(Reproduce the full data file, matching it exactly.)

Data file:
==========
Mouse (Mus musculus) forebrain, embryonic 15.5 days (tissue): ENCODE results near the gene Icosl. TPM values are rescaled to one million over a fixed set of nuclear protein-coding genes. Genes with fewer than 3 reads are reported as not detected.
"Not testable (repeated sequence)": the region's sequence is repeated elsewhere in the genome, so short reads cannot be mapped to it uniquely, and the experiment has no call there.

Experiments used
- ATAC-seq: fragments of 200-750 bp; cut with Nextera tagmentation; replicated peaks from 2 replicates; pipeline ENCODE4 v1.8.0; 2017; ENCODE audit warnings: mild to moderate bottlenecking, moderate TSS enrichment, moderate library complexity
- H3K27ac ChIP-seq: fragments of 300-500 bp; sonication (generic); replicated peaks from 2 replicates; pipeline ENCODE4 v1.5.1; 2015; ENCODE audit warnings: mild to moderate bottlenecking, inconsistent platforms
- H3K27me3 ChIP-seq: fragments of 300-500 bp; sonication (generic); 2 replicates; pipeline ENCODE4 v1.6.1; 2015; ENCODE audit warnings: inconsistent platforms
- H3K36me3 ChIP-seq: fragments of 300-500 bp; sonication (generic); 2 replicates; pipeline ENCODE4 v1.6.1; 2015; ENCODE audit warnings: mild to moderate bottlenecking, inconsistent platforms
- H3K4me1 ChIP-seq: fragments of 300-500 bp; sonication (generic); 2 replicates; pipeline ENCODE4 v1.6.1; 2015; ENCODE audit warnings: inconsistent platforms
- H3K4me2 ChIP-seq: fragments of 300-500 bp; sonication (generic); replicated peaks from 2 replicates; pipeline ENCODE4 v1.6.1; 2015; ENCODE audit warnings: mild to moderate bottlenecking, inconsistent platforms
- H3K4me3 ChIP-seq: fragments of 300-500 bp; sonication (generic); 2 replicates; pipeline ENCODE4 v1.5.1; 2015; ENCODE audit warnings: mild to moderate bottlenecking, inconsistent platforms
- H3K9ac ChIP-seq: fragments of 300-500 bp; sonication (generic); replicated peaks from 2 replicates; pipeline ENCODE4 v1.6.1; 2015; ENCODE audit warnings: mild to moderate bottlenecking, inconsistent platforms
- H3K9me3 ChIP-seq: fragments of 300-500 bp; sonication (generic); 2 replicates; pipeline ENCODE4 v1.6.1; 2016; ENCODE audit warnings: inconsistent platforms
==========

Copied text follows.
Mouse (Mus musculus) forebrain, embryonic 15.5 days (tissue): ENCODE results near the gene Icosl. TPM values are rescaled to one million over a fixed set of nuclear protein-coding genes. Genes with fewer than 3 reads are reported as not detected.
"Not testable (repeated sequence)": the region's sequence is repeated elsewhere in the genome, so short reads cannot be mapped to it uniquely, and the experiment has no call there.

Experiments used
- ATAC-seq: fragments of 200-750 bp; cut with Nextera tagmentation; replicated peaks from 2 replicates; pipeline ENCODE4 v1.8.0; 2017; ENCODE audit warnings: mild to moderate bottlenecking, moderate TSS enrichment, moderate library complexity
- H3K27ac ChIP-seq: fragments of 300-500 bp; sonication (generic); replicated peaks from 2 replicates; pipeline ENCODE4 v1.5.1; 2015; ENCODE audit warnings: mild to moderate bottlenecking, inconsistent platforms
- H3K27me3 ChIP-seq: fragments of 300-500 bp; sonication (generic); 2 replicates; pipeline ENCODE4 v1.6.1; 2015; ENCODE audit warnings: inconsistent platforms
- H3K36me3 ChIP-seq: fragments of 300-500 bp; sonication (generic); 2 replicates; pipeline ENCODE4 v1.6.1; 2015; ENCODE audit warnings: mild to moderate bottlenecking, inconsistent platforms
- H3K4me1 ChIP-seq: fragments of 300-500 bp; sonication (generic); 2 replicates; pipeline ENCODE4 v1.6.1; 2015; ENCODE audit warnings: inconsistent platforms
- H3K4me2 ChIP-seq: fragments of 300-500 bp; sonication (generic); replicated peaks from 2 replicates; pipeline ENCODE4 v1.6.1; 2015; ENCODE audit warnings: mild to moderate bottlenecking, inconsistent platforms
- H3K4me3 ChIP-seq: fragments of 300-500 bp; sonication (generic); 2 replicates; pipeline ENCODE4 v1.5.1; 2015; ENCODE audit warnings: mild to moderate bottlenecking, inconsistent platforms
- H3K9ac ChIP-seq: fragments of 300-500 bp; sonication (generic); replicated peaks from 2 replicates; pipeline ENCODE4 v1.6.1; 2015; ENCODE audit warnings: mild to moderate bottlenecking, inconsistent platforms
- H3K9me3 ChIP-seq: fragments of 300-500 bp; sonication (generic); 2 replicates; pipeline ENCODE4 v1.6.1; 2016; ENCODE audit warnings: inconsistent platforms